Hong Kong “Asia Times” online November 7th article, original title: What can China and Asia’s soft power teach the West When the content of Japan and South Korea, the power of Asian pop culture, sweeps the region and the world, the performance of China as a population, industry and technology giant But it does not match the status of a major country. Why is this hard power country lacking in soft power?
Traditional Chinese culture, such as food, literature, design, martial arts, etc., is widely accepted by the world, while the influence of contemporary Chinese cultural products is far less than the scale of the economy shows (grand). Although this has been the case for decades, this is not necessarily due to the insufficient level of entertainment products in China.
Globally, the climax of Chinese contemporary movies was the emergence of works by some famous art directors in the late 1990s and early 2000s. Today, the market has changed.
The expansion of China’s middle class has led to the development of leisure service industries such as movie cities. Japanese-American producer Hagihara Bang said: “Now that there are more movie theaters in China, and there are so many Chinese people, even an ordinary movie can make money.” This is one reason why there is no “Chinese trend” sweeping the world.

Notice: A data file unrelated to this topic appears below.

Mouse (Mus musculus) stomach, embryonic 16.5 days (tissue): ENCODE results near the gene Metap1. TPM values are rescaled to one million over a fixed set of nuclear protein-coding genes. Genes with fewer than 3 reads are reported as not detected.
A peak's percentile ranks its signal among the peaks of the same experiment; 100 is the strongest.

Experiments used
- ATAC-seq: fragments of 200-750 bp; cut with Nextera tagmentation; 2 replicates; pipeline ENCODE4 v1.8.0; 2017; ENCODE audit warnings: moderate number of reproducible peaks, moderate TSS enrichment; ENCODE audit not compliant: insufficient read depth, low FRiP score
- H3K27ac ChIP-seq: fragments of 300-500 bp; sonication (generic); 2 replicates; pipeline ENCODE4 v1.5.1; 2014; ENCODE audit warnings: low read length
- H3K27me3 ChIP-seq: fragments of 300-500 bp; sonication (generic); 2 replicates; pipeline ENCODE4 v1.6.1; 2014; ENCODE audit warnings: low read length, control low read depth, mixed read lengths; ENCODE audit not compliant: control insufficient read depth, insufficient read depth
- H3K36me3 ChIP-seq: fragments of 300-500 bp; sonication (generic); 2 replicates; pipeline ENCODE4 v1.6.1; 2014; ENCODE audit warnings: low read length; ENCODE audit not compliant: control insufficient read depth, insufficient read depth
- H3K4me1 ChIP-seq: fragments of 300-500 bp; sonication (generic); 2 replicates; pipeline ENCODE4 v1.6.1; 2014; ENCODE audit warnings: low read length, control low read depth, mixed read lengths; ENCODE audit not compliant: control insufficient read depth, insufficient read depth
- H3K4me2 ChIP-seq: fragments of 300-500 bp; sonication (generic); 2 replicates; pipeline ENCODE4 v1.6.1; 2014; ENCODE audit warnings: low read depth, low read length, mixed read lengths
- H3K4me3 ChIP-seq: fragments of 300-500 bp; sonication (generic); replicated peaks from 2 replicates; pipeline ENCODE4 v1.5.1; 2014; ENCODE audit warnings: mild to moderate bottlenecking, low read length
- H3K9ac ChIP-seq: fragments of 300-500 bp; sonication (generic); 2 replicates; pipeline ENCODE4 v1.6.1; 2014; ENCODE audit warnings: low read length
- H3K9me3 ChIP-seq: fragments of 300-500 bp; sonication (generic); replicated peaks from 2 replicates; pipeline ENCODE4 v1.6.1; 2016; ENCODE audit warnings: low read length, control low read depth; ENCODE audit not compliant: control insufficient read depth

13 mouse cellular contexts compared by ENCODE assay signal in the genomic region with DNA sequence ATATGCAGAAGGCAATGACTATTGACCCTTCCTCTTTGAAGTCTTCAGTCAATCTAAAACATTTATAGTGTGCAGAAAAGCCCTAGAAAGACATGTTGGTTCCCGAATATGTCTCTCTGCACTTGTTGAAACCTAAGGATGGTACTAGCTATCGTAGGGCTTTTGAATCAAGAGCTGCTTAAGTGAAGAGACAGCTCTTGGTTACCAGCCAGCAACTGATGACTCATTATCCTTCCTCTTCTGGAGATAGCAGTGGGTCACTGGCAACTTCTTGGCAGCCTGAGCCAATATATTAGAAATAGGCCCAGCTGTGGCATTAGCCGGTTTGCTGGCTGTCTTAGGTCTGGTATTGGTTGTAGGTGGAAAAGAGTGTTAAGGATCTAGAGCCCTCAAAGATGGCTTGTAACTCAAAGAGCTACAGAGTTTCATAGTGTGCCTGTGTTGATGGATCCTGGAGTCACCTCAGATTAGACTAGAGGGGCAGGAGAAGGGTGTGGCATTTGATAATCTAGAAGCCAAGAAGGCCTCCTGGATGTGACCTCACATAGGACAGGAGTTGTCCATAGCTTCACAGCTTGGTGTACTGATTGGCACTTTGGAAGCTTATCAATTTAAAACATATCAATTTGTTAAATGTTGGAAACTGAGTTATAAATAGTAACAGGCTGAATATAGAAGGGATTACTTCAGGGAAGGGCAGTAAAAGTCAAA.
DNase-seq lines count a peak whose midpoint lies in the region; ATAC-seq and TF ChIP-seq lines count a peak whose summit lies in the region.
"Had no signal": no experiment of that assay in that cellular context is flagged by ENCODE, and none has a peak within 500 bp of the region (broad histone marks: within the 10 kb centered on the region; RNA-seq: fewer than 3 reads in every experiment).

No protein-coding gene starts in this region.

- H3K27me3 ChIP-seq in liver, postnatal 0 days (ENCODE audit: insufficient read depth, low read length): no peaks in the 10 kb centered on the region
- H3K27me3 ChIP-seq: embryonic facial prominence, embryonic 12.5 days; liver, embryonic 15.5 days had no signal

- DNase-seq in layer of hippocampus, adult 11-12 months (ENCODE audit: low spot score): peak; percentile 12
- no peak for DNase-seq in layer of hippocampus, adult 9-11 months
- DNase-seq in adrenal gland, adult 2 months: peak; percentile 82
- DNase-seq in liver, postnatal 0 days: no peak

Bang said: “They do have content, but the Chinese don’t care much about the outside world. Because the local market is large enough, they don’t need the rest of the world.”
However, China has some creative, technological and commercial innovations that have been ignored and underestimated (outside)-creating its own extraordinary application and digital participation culture.
There are many things that are worth learning from the West. In the cyberspace, China’s digital payment functions and cultural content bring new income opportunities.
For example, Bang said that in a Chinese food program, a QR code appeared on the screen. As a result, the audience bought almost all the content in the program, even the ingredients on the shelves, “This is participation, this is interaction!” This highly participatory culture is improved on platforms in other parts of the world, such as TikTok.
Bang said: “We have seen the rise of borderless culture and economy. Young people don’t care about which country they are from. They said, it’s so cool and I like it.”
More and more Asian productions and regional sales are filling an ever-expanding digital space, which was not possible by the previous super power of popular culture, Hollywood. This is also a lesson for Asian cultural players and companies who are well versed in digitalization to teach the West.
Bang said: “This is the Asian whirlwind we learned from China-participating in the economy. The soft power war is ultimately won not by politics or large sums of money, but by the participation of fans in what we make and create. For this, The West does not understand it well.”